Kids' Writer

Q&A

Baltimore grandmother started when her youngest child left kindergarten. Thirty-one years, 25 books and several awards later, she tells how she does it, and advises others

Q&a -- Colby Rodowsky

May 20, 2007|By Jonathan Pitts | Jonathan Pitts,Sun Staff

Thirty-one years ago, Colby Rodowsky, a Baltimore mother and housewife, got her chance. An English major at the College of Notre Dame of Maryland, she had always wanted to write, and now that the youngest of her six children was out of kindergarten, she'd have a bit of quiet time each afternoon.

She signed up for a tutorial with a writing coach, submitted a book idea, and, with a lot of encouragement from her husband, Lawrence, wrote her first novel for children.

"I had no idea whether anyone would publish it," says Rodowsky, 74, at an interview in her Baltimore home. "It was all so new to me."

Though that book stayed in a drawer, Franklin Watts published her next -

What About Me?, concerning a teen whose brother has Down syndrome - in 1976, and the stories kept coming. With Julie's Daughter (1986), Not My Dog (2001), That Fernhill Summer (2006), and many more, she established herself as an author of children's fiction. And last month, when Farrar, Straus & Giroux published Ben and the Sudden Too-Big Family - about a Baltimore boy whose single dad abruptly remarries - it was a landmark, her 25th book.

Quite a feat for a woman who says that after each work comes out, she still fears she'll never get another idea. But there have been plenty.

In P.S.: Write Soon (1987), a girl with a leg brace finds it doesn't pay to exaggerate to pen pals, because they might come for a visit. The heroine of Not My Dog yearns for a puppy but instead ends up with a great-aunt's old mutt. In Jason Rat-a-Tat (2002), a boy who dislikes sports must find his way among siblings who love them.

A few fall in the fantasy category - The Gathering Room (1983), for example, is about a boy who lives in the gatehouse of a graveyard much like Green Mount Cemetery and looks to the "people" buried there for friends. But in each, it's about people. "I'm fascinated by characters," Rodowsky says. "I like to see how they respond to challenges."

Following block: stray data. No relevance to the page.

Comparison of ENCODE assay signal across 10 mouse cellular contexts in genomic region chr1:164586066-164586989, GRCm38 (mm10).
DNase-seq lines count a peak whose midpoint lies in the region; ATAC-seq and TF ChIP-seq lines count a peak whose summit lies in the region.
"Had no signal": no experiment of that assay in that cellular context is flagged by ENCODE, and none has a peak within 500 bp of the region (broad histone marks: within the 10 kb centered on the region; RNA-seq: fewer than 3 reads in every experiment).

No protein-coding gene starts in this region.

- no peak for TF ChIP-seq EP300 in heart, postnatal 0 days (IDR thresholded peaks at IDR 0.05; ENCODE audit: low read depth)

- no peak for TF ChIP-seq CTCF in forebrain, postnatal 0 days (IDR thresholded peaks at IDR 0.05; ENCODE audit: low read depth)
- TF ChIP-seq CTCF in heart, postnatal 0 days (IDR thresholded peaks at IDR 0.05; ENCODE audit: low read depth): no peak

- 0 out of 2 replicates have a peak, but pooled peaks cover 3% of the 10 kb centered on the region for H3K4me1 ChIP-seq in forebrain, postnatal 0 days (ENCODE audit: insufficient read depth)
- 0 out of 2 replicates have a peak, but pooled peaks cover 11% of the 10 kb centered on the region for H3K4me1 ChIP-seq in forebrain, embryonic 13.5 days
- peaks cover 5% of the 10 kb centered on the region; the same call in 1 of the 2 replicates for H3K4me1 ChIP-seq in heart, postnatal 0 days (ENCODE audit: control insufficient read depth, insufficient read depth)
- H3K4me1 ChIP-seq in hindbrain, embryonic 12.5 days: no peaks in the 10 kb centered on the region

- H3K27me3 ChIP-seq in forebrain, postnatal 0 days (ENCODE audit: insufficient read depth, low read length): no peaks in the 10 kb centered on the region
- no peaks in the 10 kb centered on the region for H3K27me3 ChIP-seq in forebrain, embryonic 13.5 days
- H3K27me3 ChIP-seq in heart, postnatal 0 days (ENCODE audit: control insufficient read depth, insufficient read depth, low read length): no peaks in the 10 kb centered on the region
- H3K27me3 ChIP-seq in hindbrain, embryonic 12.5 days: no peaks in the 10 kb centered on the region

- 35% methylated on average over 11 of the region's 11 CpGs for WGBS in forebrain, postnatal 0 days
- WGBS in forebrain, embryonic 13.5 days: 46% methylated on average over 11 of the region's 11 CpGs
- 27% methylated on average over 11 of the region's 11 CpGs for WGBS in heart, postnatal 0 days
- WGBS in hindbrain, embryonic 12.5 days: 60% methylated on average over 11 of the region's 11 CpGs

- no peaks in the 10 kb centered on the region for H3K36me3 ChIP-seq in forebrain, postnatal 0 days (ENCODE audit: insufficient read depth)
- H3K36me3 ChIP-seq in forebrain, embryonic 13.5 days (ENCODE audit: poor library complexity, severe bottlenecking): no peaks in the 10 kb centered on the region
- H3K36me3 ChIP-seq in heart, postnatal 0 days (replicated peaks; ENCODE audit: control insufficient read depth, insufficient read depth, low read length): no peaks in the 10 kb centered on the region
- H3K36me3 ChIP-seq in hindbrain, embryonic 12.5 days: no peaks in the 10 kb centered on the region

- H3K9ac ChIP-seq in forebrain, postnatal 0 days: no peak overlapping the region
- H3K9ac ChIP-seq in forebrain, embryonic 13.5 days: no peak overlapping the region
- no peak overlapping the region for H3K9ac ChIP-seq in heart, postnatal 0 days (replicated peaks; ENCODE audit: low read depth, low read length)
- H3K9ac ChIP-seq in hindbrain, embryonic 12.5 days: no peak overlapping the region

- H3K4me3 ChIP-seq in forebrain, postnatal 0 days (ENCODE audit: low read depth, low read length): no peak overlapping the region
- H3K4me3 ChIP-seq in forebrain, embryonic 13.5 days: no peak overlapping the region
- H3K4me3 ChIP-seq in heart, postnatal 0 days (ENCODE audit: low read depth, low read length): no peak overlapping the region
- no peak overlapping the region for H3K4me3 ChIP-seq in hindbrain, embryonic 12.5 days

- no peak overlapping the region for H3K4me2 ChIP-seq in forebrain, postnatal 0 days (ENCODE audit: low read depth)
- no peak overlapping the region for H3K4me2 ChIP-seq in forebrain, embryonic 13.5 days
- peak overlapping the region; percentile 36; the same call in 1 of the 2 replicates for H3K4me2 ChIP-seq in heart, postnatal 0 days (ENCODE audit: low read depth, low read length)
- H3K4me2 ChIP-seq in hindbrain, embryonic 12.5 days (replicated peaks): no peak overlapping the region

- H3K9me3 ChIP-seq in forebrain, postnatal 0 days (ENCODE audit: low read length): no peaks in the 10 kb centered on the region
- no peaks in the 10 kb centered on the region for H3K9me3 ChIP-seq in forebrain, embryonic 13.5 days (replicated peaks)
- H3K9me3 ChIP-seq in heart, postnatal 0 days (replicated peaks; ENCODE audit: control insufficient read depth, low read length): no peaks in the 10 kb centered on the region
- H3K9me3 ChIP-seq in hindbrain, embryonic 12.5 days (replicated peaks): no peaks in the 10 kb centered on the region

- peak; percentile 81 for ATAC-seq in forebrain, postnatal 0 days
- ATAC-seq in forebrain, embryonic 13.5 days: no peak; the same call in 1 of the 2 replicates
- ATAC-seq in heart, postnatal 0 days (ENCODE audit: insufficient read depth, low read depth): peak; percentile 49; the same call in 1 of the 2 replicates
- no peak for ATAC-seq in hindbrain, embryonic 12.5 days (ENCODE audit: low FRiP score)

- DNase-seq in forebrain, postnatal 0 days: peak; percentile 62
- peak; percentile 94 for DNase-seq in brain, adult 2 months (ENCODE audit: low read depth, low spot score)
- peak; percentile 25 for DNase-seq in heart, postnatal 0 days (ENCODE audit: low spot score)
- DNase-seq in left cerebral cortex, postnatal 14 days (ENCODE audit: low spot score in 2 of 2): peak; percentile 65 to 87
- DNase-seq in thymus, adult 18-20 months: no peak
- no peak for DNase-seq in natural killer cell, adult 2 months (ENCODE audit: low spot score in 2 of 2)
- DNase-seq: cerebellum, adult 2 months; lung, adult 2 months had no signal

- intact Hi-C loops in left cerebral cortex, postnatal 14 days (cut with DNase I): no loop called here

A grandmother of 14, Rodowsky has plenty of family material to draw on. The Sudden Too-Big Family features a huge reunion not unlike the one she and Lawrence planned for their recent 50th anniversary. Other books were sparked by a Sun feature and a clue in a crossword puzzle. "You borrow from everywhere," she says.

A member of the Children's Book Guild of Washington, Rodowsky has garnered some of the field's more coveted honors, including School Library Journal's Best Book for Young Adults (Julie's Daughter) and Best Book of the Year (Sydney, Herself, 1989). Currently, she's excited about the jacket design of her latest. Artist Michael Wertz has etched each of the book's nearly 30 characters in beach-friendly hues.

"His attention to detail is wonderful," Rodowsky says.

So is the author's as she addresses the craft and business of her work. How did you get your start?

I arranged a one-on-one [course] with a friend of mine, an English teacher I'd [had] at Notre Dame. I thought she would just give me writing exercises, that sort of thing. At the first meeting, she told me to bring in an outline for a book - the following week! I came up with a children's book idea.

I finished [the book] and sent it around to a bunch of places; they all kept sending it back. Frankly, it wasn't very good. But finally, one publisher sent ... a long letter saying why they couldn't publish it, but that they were interested in seeing the next thing I wrote. This had all taken so long, I'd finished another one by that time, and they took it. What makes a good children's story?

I think [it's] what makes a good anything story. Characters; plot. Plot is not my strong point. I give my manuscripts to my husband to read. He's not a writer, but he's a good critic. ... He always says, "When's the murder going to happen?" If he were to pick out a book to read, it'd tend to have more plot.

I usually know a lot about my characters before I write. I'll think about them. I know things that won't appear in the book. What does the character think about? What does her room look like? What kind of posters does she have? I'll think about that while walking the dog or doing other things. Sometimes I'll make a list [of character traits]. Before you sit down to write, how much of a book do you have formulated in your mind?

Usually, the beginning and the end. I'm not sure how I'm going to get there, and I have to figure that out as I go. ... There are exceptions. In What About Me? (1976), I had no idea the brother with Down syndrome would die in the end. Sometimes you discover things. Twenty-five books: That's a lot of story ideas.

I have one friend who claims that she has 12 outlines and ideas ready to start at any moment. I don't. it's too depressing to think about that.

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